The response to radiotherapy can vary greatly among individuals, even though advances in technology allow for the highly localized placement of therapeutic doses of radiation to a tumor. This variability in patient response to radiation is biologically driven, but the individuality of tumor and healthy tissue biology are not used to create individual treatment plans. Biomarkers of radiosensitivity, whether intrinsic or from hypoxia, would move radiation oncology from precision medicine to precise, personalized medicine. Charged particle radiotherapy allows for even greater dose conformity, but the biological advantages of charged particle radiotherapy have not yet been cultivated. The development of biomarkers that would drive biologically based clinical trials, identify patients for whom charged particles are most appropriate, or aid in particle-selection strategies could be envisioned with appropriate biomarkers. Initially, biomarkers for low- linear energy transfer (LET) radiation responses should be tested against charged particles. Biomarkers of tumor radioresistance to low-LET radiations could be used to identify patients for whom the enhanced relative biological effectiveness (RBE) of charged particles would be more effective compared with low-LET radiations and those for whom specific DNA-repair inhibitors, in combination with charged particles, may also be appropriate. Furthermore, heavy charged particles can overcome the radioresistance of hypoxic tumors when used at the appropriate LET. Biomarkers for hypoxia could identify hypoxic tumors and, in combination with imaging, define hypoxic regions of a tumor for specific ion selection. Moreover, because of the enhanced RBE for charged particles, the risk for adverse healthy tissue effects may be greater, even though charged particles have greater tumor conformality. There are many validated healthy-tissue biomarkers available to test against charged particle exposures. Lastly, newer biological techniques, as well as newer bioinformatic and computational methods, are rapidly changing the landscape for biomarker identification, validation, and clinical trial design.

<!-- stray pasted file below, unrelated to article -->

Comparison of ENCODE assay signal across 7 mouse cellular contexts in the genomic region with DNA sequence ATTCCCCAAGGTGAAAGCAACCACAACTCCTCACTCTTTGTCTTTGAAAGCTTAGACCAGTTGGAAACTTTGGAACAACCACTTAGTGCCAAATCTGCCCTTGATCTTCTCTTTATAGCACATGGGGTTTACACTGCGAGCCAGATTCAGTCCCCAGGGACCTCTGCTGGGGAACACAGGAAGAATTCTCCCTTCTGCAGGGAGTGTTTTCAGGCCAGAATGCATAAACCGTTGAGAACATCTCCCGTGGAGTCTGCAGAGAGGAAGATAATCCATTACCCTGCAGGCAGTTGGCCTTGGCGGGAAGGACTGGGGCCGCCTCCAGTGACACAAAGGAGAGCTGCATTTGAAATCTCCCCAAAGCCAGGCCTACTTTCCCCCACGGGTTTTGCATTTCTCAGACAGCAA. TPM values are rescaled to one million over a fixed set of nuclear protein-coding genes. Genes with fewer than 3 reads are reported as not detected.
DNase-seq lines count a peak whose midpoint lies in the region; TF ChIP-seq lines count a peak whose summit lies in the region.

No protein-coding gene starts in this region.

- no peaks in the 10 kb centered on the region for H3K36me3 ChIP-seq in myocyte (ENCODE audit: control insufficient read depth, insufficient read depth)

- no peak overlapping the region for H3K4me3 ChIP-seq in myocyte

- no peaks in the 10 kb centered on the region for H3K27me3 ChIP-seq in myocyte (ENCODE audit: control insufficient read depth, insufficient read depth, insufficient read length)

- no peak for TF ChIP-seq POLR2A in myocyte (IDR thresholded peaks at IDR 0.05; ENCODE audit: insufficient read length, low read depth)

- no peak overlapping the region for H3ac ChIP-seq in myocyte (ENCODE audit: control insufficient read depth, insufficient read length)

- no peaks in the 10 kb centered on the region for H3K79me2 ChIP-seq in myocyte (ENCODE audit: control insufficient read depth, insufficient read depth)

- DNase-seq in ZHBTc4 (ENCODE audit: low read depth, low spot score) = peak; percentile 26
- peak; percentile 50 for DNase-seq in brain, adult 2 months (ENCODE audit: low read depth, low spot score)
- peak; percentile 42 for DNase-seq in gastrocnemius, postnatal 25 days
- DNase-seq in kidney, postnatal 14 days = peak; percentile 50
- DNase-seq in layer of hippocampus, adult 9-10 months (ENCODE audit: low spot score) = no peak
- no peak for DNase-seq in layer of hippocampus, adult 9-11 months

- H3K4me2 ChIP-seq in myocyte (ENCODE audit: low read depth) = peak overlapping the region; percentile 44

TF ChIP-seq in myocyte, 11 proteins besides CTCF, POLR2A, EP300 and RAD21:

- charged particles
ASJC Scopus subject areas
- Radiology Nuclear Medicine and imaging
- Atomic and Molecular Physics, and Optics